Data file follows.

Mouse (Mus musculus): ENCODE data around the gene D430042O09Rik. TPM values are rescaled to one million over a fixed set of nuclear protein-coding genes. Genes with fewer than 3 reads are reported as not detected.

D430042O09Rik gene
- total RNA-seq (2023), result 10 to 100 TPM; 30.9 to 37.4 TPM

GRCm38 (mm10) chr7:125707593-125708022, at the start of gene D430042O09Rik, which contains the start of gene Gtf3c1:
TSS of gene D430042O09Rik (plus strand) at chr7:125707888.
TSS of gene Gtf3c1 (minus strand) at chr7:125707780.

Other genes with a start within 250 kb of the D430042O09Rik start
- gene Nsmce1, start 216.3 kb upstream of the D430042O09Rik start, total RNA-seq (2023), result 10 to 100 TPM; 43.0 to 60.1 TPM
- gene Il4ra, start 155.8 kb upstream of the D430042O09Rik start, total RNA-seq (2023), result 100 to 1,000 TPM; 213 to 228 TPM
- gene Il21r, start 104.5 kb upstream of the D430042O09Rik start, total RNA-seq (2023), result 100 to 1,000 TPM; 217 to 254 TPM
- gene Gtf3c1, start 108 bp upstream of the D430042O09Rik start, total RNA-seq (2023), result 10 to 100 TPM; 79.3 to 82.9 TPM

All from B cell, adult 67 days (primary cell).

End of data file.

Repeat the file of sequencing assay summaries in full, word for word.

Mouse (Mus musculus): ENCODE data around the gene D430042O09Rik. TPM values are rescaled to one million over a fixed set of nuclear protein-coding genes. Genes with fewer than 3 reads are reported as not detected.

D430042O09Rik gene
- total RNA-seq (2023), result 10 to 100 TPM; 30.9 to 37.4 TPM

GRCm38 (mm10) chr7:125707593-125708022, at the start of gene D430042O09Rik, which contains the start of gene Gtf3c1:
TSS of gene D430042O09Rik (plus strand) at chr7:125707888.
TSS of gene Gtf3c1 (minus strand) at chr7:125707780.

Other genes with a start within 250 kb of the D430042O09Rik start
- gene Nsmce1, start 216.3 kb upstream of the D430042O09Rik start, total RNA-seq (2023), result 10 to 100 TPM; 43.0 to 60.1 TPM
- gene Il4ra, start 155.8 kb upstream of the D430042O09Rik start, total RNA-seq (2023), result 100 to 1,000 TPM; 213 to 228 TPM
- gene Il21r, start 104.5 kb upstream of the D430042O09Rik start, total RNA-seq (2023), result 100 to 1,000 TPM; 217 to 254 TPM
- gene Gtf3c1, start 108 bp upstream of the D430042O09Rik start, total RNA-seq (2023), result 10 to 100 TPM; 79.3 to 82.9 TPM

All from B cell, adult 67 days (primary cell).